How is this nightmare even possible?

Simple. Long before the Organic Regulations became a reality in 1990 and the NOP (National Organic Program) was first published in 2000, manufacturers of pesticides, herbicides, fertilizers and other chemicals used in agriculture saw the handwriting on the wall. With the slow, but steady, increase in popularity of organically produced food in the 1990’s, these companies realized two things: 1) they needed to get in on this organic food thing on the ground floor; and 2) if they don’t, the popularity of organic food and the vilification of conventional farming practices has all the potential to cause damage to their bottom line. In other words, adapt or go extinct; a lesson learned with great bitterness by those manufacturers, including Monsanto, that produced DDT before it was banned almost 50 years ago in 1972.

These chemical companies came up with an idea that was as brilliant as it was diabolical. Why have only half of the pie when they can have the whole thing? So, what did they do? These companies lobbied for and literally wrote the USDA Organic Regulations that presently govern organic food production in the United States. So, not only do these companies manufacture the chemicals that supporters of organic food hate with the fiery, white hot passion of a thousand suns, they are also manufacturing more than 70% of the synthetic chemicals approved by the USDA for organic farming. How’s that for a sucker punch?

But, what about the growers and producers who sell their organic products at farmer’s markets and directly to restaurants? Many of them are reputable, hard working, genuine producers who actually give a damn about the food they produce and the environment they produce it in. But, for every one of these, there are several more who see this as an opportunity to make a quick buck.

Like I said, producers who report less than $5,000 per year in gross sales do not have to apply for an organic certification from the USDA. In fact, they can do whatever they want. They can grow their food and completely ignore the USDA Organic Regulations and still market their food as “organic.” Why? Because the Organic Regulations do not apply to them. Since most of the revenue generated by these producers is in cash, they are free to report whatever they want in gross receipts on their taxes. Its a dynamic that works like tips and we are all very familiar with how many people under-report their tips in this business. So, theoretically speaking, a grower who claims their food is organic can be raking in tens of thousands of dollars per year in cash receipts and still report less than $5,000 to avoid coming under the Organic Regulations. Like I said previously, the USDA simply does not have enough manpower to investigate and police the massive volume of growers in the US thus leaving the door wide open for less scrupulous people to take advantage of the system……and you.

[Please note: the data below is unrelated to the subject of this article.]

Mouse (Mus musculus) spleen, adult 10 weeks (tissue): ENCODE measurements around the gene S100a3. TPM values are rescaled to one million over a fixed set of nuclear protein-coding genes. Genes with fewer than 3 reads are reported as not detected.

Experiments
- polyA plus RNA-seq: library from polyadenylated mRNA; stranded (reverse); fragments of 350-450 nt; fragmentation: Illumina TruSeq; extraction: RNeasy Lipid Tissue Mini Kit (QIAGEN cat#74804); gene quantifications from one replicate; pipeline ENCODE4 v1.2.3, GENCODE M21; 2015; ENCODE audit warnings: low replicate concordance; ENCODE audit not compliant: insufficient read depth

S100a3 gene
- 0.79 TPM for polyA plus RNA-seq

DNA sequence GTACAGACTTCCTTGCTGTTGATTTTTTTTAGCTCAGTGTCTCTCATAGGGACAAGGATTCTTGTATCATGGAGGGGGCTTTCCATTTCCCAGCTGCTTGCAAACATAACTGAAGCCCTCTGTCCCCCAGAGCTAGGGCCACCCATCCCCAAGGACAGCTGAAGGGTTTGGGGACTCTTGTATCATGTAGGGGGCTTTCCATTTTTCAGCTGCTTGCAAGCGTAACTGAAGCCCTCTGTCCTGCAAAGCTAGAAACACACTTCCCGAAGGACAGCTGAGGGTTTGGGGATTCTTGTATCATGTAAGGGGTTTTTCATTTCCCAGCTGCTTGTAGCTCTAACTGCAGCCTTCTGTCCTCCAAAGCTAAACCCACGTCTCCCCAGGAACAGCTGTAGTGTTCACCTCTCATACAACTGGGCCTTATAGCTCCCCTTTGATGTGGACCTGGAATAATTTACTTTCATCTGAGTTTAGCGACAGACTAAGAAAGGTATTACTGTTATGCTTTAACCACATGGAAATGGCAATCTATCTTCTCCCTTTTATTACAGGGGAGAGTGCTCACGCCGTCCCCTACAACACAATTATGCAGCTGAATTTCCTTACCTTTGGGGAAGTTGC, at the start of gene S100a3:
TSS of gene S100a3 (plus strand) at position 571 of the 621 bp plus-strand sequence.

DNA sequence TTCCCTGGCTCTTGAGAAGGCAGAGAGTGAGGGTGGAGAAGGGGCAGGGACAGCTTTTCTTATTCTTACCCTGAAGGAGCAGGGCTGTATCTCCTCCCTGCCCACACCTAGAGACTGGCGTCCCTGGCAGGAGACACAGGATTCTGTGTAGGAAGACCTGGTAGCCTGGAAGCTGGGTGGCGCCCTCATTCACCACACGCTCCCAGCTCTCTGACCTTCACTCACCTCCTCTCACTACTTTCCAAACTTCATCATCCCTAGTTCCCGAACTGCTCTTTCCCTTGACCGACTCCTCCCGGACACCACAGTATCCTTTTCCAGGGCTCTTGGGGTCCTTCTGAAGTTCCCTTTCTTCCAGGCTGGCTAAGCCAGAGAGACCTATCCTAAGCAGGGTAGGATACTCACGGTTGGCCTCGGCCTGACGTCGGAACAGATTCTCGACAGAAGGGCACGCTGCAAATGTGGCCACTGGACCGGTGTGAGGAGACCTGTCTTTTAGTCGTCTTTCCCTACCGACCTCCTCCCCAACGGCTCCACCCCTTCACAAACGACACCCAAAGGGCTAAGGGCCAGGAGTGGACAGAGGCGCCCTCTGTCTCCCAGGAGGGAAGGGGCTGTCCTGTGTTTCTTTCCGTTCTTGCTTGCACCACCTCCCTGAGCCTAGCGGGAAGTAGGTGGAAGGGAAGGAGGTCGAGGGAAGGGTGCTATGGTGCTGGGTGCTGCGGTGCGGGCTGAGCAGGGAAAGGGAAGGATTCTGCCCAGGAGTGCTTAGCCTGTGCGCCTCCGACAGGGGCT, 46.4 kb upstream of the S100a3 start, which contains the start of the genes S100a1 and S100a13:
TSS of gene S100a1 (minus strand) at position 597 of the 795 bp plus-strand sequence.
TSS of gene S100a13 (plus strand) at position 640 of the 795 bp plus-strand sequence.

What about the produce and meat sold as organic in grocery stores?

These organic products are far more likely to be legitimately produced and inspected organic food because many of these products are produced by major producers who are too large to fly under the radar. These are the producers that the USDA pays attention to because of their size and because of the volume of food they produce.

But, this is not the end of the story. There are a few levels of “organic” that are acceptable within the meaning of the USDA Regulations. The most strict of which is the label “100% Certified Organic.” This means that the food produced was not grown with any chemicals whatsoever nor were chemicals, antibiotics, growth hormones or any other chemical used in the production of livestock or the produce. Foods that meet these strict standards are generally not found on the shelves of large grocery chains. They are most commonly found in the restaurant industry produced by farm-to-table producers. Outside of the restaurant industry, foods that meet these strict standards can be found in smaller, more specialized grocery outlets.

The labeling that carries less stringent requirements, but yet, still meets the standards set by the USDA Organic Regulations will say “Organic” or “Organically Grown” or some variation. These foods are commonly found in your local grocer’s “organic” aisle and organic section of the produce and meat departments. These foods may or may not be grown using approved synthetics.

But, if the meat is organic, that means antibiotics and growth hormones weren’t used, right? Not necessarily. With the exception of meat, poultry and produce that’s labeled “100% Organic,” all livestock grown in the US and sold for public consumption must meet minimum inoculation standards set by Federal Law. That means the use of antibiotics.